At 28mm the new Tamron’s 28-75mm f2.8 is even sharper in the APS-C image circle than Nikon new Z 24-70mm f4S. Impressive. But in the FF-corner the Nikon wins. Stop the Tamron down to f8 to get good FF-corner performance.
Performance at 35mm:
Same as at 28mm with the exception that Tamron’s FF-corner does not sharpen up as nicely when stopped down.
Performance at 50mm:
Same story as at 35mm.
Performance at 75mm:
Overall Tamron’s new 28-75mm f2.8 standard zoom convinces with very good to excellent performance in the APS-C circle. But outside (i.e. beyond 15mm image height) it softens visibly
Performance at long distances
The Siemens-star test-targets are shot at a distance of 45x focal length (i.e. at around 3.4m for 75mm focal length). But performance of lenses also depends on the shooting distance. Therefore I present another series of test-shots of a city around 1 km away. Processing was done in Lightroom 8/CRAW 11 from RAW to Adobe Color profile with the lens-profile automatically applied. Noise-reduction is set to 0, sharpening to 50/0.5/36/10, with no extra tone, color, or saturation adjustment. I used autofocus at the largest aperture and did not change focus for other apertures. All shots were made at ISO 100 and VR switched off.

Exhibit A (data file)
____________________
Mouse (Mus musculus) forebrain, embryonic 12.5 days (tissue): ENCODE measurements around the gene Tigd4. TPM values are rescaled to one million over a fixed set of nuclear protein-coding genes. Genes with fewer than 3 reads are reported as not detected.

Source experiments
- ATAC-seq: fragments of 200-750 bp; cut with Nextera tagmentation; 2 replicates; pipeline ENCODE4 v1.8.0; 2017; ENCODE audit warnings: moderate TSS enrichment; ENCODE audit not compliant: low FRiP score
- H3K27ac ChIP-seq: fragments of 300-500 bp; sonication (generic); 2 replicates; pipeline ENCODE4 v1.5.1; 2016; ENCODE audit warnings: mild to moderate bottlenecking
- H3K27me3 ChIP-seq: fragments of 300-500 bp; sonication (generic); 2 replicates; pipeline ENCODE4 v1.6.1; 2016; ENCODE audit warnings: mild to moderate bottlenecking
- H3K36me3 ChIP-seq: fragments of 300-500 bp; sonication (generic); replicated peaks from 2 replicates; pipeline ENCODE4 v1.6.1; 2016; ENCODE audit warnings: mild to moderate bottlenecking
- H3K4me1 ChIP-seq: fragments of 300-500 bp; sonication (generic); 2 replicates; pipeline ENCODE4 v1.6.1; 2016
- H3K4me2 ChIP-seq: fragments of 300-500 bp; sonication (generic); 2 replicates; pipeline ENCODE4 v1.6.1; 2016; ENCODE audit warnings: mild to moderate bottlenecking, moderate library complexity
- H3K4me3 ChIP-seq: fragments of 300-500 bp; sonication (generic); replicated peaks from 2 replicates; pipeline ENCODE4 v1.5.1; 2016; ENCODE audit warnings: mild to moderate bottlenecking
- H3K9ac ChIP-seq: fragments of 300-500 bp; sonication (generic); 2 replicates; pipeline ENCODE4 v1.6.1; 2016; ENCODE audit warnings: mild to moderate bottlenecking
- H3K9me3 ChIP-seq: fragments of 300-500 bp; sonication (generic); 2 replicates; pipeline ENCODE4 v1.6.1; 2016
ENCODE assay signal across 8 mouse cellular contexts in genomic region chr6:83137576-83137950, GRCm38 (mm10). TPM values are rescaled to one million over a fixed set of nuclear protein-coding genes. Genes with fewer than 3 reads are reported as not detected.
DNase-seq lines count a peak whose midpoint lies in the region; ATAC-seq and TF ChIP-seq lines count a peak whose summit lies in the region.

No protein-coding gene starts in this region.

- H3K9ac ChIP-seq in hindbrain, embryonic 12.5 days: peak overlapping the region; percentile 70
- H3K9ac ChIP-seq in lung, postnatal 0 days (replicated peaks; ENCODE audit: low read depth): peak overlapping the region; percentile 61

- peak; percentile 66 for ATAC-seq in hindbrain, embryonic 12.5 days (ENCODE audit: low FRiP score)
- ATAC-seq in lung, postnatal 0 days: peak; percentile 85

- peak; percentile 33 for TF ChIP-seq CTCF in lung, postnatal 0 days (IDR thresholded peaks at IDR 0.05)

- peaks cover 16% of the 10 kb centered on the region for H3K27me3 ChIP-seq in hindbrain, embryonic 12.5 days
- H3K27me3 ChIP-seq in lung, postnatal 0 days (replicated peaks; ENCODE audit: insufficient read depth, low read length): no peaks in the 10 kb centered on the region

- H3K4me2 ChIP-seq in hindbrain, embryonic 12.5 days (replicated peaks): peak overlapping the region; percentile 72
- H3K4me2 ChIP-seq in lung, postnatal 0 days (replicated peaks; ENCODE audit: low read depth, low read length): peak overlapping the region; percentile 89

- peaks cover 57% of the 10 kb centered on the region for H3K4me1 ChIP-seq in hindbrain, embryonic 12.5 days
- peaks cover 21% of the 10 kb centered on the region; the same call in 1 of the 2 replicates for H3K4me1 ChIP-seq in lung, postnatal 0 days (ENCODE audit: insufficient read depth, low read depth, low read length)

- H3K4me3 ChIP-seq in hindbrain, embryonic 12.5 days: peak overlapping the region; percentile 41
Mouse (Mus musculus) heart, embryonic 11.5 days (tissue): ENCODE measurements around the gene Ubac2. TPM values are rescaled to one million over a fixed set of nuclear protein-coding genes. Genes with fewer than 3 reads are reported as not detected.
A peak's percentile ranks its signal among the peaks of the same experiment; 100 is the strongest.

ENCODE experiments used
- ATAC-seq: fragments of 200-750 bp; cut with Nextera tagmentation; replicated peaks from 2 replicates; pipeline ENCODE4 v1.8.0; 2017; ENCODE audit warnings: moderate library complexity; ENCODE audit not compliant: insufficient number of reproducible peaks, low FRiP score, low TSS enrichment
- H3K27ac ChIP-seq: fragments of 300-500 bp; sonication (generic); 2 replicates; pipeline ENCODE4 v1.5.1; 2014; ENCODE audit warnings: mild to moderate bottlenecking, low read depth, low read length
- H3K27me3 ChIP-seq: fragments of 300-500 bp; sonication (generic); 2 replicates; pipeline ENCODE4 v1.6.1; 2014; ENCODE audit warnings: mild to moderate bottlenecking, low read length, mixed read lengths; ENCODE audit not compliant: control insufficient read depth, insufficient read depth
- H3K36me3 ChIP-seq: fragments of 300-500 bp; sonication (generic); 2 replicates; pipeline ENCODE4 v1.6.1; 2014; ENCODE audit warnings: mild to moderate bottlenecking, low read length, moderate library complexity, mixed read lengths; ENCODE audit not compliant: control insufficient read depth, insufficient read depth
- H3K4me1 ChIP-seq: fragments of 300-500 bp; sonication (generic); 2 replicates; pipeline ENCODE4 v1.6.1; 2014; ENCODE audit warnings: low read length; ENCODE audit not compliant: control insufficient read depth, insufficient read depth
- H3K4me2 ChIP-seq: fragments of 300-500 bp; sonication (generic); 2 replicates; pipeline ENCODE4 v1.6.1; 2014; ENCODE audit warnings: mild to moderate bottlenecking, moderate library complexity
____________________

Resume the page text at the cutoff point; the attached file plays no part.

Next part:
First up is an overview of the wide-open performance at different focal lengths. You can jump to the detailed results at different apertures and comparisons with the Nikon Z 24-70mm f4S shot on a Z7 by clicking on the crops of the respective focal length. As usual I have selected the diagonal that provided the better corner results as almost any lens is a bit decentered.